These are my twins, Wren and Grayson:
At 26 months, their senses of humor are really starting to stand out. I took this picture about a month ago while we were eating lunch. My son has a tendency to get down from his chair, and he took me literally when I said, “Get on your chair, Bubba!” His sister joined in the fun without missing a beat.
They seem like pretty typical two-year-old goofballs to me, which is why I’m always surprised when I’m asked the fourth or fifth most common question of parents of twins: “Were they natural?” (The most common question, of course, is, “Are they twins?” Next, unless the inquisitor has any common sense at all, comes, “Are they identical?” And then, “Were you surprised?” (I hate that one, actually. What exactly are they getting at?) And then, occasionally, “Were they natural?” I keep wanting to fire back a sarcastic response – “No, mostly plastic” – but my wit usually catches up 30 minutes after the conversation is over.
I will never forget the morning of May 24, 2008. I went for a walk before our IVF embryo transfer appointment and thought about how many embryos to transfer. I’d already had a singleton and knew how difficult an infant could be. Was I prepared for the chance of twins? My final thought was that I’d have far more regrets if I transferred one and the cycle failed than if I transferred two and had twins.
Here are my twins about 39 weeks later, a day or two after they were born in February 2009:
Looking at pictures from the first few days always makes me a little emotional, a little nostalgic. But doing so also gives me heart palpitations and a little bit of post-traumatic stress from the memories of the first three … no, six … no, twelve months. Having twins has been hard. Rewarding, yes; hard, YES. Occasionally, I’ve second-guessed that May 2008 decision, but I wouldn’t undo my Wren or my Grayson no matter how bad a day I’m having.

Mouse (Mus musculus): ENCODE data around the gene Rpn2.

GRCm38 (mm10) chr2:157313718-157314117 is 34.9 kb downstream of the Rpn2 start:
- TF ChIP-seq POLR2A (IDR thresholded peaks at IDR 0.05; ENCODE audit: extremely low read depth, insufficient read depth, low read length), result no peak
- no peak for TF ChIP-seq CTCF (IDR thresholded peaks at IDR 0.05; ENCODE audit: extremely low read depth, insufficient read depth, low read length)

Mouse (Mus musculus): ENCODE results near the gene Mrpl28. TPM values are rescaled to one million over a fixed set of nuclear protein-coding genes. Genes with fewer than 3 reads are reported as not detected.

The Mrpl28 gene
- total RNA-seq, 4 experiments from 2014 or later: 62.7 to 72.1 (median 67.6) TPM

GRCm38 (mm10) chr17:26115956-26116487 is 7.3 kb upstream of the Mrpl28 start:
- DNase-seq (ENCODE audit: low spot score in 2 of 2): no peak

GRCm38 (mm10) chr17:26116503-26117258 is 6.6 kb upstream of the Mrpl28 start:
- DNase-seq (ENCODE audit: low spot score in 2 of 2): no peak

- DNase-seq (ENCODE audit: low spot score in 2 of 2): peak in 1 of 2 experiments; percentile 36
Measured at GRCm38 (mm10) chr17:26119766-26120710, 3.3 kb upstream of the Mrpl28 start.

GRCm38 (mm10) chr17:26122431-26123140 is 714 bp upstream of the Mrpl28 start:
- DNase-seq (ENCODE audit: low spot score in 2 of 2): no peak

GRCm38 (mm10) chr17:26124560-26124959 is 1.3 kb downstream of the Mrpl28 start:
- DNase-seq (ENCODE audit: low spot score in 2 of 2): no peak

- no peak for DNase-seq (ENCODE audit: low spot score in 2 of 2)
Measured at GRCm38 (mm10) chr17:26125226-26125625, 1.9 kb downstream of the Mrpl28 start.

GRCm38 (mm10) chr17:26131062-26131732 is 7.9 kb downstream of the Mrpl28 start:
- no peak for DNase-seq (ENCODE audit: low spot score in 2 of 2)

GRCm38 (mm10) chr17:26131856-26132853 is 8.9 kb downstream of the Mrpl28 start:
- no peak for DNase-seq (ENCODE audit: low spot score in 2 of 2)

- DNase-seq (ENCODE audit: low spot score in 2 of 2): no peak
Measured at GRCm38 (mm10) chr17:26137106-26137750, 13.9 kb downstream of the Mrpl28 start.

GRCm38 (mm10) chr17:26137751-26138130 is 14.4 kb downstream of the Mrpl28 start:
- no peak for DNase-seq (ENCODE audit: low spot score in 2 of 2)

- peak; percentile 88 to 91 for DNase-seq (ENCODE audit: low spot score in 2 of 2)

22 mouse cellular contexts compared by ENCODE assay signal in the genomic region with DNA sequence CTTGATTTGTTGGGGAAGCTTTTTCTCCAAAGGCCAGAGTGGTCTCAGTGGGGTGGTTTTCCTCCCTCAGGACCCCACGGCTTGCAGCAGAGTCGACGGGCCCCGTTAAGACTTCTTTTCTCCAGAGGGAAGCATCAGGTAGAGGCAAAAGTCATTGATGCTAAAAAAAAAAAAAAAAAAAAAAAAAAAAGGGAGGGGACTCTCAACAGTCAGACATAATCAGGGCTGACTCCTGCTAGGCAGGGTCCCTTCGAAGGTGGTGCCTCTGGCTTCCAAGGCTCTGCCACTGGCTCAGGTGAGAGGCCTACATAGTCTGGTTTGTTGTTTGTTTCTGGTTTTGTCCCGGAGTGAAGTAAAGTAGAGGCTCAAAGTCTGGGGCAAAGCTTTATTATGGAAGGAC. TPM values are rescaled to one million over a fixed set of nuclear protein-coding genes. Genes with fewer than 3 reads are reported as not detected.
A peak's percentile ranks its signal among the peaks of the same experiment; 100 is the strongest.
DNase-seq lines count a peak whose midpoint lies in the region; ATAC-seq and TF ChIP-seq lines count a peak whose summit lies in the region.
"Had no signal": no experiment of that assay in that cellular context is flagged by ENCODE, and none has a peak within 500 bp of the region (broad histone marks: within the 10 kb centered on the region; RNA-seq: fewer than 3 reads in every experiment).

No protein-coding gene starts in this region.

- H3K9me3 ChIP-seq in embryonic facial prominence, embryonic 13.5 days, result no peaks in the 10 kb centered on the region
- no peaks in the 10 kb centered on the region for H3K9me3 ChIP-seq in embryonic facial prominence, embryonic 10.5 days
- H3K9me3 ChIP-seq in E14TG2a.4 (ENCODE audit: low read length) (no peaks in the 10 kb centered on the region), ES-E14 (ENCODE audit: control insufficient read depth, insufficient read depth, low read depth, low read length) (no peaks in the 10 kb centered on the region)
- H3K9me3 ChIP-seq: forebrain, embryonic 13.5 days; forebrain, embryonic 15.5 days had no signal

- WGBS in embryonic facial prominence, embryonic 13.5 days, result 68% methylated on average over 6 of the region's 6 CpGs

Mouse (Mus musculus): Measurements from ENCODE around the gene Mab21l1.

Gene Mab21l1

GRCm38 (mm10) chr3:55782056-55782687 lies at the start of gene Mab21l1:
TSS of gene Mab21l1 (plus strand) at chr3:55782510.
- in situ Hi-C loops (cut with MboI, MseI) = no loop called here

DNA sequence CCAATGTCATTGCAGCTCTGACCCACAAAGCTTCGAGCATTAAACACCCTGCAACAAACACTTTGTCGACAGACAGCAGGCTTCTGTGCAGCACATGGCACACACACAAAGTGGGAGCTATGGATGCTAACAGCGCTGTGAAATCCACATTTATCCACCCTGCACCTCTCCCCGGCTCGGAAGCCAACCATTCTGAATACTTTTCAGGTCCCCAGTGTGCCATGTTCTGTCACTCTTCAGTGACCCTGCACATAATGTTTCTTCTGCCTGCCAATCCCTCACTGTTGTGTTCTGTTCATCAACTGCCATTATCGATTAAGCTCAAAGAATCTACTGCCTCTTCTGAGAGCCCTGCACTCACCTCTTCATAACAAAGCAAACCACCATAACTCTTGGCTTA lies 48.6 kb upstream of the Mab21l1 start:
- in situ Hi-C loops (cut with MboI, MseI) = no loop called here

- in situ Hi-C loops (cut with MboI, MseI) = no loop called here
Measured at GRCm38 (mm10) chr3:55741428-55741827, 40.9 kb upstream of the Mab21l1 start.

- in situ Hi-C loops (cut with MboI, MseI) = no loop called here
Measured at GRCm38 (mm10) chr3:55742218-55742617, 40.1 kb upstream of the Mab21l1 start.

This is my older son, Soren:
Being a big brother to twin siblings pretty much turned his world upside down after seven years of being the center of his only child universe. In those early months, when the babies took 110% of our parental attention, it was good that he was old enough and independent enough to entertain himself. By the time they were about nine months old, though, we realized he’d gone a bit feral and had to start redirecting more of our energy to him. He’s mostly recovered.
Finally, this is us, Robin and Gary, the parents of this crazy crew:
We’ve mostly survived the last 39 weeks and 26 months of our twin experience. Mostly.
Being a part of Full House MoMs & Dads has been, hands down, one of the best parts of being a twin mom. Through the club I’ve learned invaluable tips like how to shower with infant twins in the house. I’ve laughed at others’ sarcastic responses to the questions we’re asked by strangers in the library or the grocery store. I’ve scored great deals on a used play kitchen and tricycles. And, best of all, I’ve made great friends, friends who understand what I’m going through, friends who also need to get away for a drink now and then, friends who don’t hesitate to grab my son’s arm as he careens down the hiking trail because they know I’m wrestling with my daughter 20 feet back. Sometimes I think there is nothing “natural” about trying to meet the needs of two same-aged children, let alone handling another sibling and the general demands of a family and life; but being in a community of people who understand my struggles makes it all the more manageable.
2011 FHM Social Co-chair“Natural” Mama to Soren (8/01), Wren & Grayson (2/09)